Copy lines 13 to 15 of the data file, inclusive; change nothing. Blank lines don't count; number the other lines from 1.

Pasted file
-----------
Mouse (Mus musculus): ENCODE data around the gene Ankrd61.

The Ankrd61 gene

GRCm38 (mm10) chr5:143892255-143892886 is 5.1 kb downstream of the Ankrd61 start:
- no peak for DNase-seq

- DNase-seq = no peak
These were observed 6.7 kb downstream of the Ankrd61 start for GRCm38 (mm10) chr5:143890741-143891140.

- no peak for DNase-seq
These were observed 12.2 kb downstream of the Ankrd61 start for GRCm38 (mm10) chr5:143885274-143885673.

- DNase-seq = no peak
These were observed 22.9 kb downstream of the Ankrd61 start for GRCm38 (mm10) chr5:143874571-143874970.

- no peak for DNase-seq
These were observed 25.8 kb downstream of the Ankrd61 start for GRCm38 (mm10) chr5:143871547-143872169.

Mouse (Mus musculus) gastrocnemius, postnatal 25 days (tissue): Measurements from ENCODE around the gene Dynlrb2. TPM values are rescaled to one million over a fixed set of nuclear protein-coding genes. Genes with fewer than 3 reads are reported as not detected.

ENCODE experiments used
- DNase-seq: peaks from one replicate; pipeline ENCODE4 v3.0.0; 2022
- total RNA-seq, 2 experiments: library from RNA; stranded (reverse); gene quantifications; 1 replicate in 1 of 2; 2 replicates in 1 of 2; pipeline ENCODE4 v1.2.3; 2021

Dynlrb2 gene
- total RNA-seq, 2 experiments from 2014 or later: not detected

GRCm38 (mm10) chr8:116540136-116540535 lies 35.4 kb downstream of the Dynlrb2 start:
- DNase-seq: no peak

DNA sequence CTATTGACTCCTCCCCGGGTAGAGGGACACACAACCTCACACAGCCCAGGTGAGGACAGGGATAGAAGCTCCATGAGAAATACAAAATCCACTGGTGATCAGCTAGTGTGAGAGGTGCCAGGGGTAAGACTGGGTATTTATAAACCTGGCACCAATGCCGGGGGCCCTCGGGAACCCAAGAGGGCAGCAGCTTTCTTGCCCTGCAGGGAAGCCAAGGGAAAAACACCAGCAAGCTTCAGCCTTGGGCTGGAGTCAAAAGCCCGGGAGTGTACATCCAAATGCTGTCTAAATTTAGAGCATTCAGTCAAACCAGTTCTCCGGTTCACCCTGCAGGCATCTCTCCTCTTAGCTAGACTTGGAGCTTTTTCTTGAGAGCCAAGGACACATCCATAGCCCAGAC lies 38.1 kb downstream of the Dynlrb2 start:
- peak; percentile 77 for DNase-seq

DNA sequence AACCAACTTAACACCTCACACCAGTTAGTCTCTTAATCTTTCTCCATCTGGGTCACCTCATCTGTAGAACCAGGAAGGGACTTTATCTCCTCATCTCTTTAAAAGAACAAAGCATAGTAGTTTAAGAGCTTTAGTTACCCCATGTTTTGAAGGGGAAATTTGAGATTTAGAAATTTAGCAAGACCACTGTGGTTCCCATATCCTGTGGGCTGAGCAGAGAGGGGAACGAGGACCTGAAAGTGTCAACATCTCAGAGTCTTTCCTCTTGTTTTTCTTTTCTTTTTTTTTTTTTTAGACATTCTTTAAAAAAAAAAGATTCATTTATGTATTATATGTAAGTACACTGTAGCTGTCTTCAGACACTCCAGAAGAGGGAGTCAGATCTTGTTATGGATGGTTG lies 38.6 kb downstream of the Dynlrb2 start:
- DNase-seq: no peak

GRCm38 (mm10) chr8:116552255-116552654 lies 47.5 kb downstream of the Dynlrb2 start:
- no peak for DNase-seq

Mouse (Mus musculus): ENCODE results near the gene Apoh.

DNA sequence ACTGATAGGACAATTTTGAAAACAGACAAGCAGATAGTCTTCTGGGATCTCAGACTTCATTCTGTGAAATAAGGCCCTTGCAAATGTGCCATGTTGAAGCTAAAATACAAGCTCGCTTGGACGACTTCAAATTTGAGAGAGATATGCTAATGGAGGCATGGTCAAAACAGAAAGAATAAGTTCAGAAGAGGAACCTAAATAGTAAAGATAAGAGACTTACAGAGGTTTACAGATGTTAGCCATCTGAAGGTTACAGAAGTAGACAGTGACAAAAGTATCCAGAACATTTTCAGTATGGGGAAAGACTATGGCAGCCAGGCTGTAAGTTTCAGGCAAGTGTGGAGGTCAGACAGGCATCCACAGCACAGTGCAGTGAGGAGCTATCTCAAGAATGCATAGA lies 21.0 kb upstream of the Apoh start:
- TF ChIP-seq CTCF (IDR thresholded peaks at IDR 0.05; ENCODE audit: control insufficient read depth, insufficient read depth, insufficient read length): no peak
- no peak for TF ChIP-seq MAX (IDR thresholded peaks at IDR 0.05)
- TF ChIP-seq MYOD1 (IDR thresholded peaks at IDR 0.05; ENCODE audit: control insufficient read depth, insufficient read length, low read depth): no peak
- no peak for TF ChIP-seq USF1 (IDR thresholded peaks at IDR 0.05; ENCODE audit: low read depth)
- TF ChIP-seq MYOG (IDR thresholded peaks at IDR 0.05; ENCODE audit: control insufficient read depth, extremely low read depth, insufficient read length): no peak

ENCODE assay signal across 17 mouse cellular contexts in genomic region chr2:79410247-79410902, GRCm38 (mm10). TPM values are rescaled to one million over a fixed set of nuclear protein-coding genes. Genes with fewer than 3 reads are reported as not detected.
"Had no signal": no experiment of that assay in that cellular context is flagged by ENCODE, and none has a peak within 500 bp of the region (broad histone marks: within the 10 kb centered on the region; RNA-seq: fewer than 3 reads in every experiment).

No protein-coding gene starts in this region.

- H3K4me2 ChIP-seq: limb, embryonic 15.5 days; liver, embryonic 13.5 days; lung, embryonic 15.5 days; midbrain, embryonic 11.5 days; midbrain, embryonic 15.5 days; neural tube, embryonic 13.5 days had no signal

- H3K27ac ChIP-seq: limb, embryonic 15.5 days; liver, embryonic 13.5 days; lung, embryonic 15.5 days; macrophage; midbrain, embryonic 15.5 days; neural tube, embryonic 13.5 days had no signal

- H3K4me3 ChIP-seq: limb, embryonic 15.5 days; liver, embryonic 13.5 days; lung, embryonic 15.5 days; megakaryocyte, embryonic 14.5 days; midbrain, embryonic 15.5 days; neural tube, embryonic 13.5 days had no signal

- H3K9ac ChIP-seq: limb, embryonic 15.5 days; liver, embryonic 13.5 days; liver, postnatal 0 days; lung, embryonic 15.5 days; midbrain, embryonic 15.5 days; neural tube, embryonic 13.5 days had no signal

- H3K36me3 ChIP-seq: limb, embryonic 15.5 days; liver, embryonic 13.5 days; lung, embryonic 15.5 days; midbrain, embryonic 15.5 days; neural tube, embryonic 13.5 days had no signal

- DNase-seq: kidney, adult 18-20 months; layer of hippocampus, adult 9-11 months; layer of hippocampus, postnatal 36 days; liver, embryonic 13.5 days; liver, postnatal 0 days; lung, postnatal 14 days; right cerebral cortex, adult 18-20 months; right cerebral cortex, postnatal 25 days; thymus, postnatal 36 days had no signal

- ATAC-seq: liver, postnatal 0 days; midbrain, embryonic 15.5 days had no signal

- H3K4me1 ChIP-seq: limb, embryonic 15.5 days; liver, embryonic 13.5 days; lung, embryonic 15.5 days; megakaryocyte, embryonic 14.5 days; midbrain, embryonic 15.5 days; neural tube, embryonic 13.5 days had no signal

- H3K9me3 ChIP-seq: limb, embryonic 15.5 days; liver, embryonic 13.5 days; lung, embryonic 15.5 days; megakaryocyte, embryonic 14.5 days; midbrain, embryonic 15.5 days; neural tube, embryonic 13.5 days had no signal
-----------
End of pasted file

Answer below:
Mouse (Mus musculus) gastrocnemius, postnatal 25 days (tissue): Measurements from ENCODE around the gene Dynlrb2. TPM values are rescaled to one million over a fixed set of nuclear protein-coding genes. Genes with fewer than 3 reads are reported as not detected.

ENCODE experiments used
- DNase-seq: peaks from one replicate; pipeline ENCODE4 v3.0.0; 2022